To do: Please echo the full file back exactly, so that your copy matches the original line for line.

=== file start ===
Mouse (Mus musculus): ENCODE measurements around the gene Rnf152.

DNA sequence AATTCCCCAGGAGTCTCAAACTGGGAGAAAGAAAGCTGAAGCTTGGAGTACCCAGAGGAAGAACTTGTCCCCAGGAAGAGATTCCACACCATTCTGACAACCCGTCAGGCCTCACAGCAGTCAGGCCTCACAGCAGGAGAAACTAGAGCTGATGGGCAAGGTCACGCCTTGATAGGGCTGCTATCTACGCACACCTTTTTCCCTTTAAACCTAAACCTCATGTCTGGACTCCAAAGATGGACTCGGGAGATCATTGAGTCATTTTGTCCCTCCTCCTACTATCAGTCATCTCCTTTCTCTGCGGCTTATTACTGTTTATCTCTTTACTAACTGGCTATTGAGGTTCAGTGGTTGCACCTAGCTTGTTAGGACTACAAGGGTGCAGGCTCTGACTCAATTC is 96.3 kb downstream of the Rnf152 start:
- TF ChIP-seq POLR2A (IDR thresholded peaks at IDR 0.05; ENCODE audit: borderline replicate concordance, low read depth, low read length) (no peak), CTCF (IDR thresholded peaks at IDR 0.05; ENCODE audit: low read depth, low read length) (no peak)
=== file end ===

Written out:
Mouse (Mus musculus): ENCODE measurements around the gene Rnf152.

DNA sequence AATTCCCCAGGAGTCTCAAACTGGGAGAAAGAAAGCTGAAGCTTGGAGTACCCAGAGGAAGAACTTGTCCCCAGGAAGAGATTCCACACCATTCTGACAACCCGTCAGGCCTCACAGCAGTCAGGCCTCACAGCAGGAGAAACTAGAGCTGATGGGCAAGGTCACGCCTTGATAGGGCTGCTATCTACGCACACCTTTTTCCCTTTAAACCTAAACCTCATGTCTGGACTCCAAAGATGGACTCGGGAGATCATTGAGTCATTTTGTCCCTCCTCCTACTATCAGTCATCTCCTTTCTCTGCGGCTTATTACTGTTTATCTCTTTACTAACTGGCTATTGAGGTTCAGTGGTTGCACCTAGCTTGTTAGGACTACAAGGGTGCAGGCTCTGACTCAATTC is 96.3 kb downstream of the Rnf152 start:
- TF ChIP-seq POLR2A (IDR thresholded peaks at IDR 0.05; ENCODE audit: borderline replicate concordance, low read depth, low read length) (no peak), CTCF (IDR thresholded peaks at IDR 0.05; ENCODE audit: low read depth, low read length) (no peak)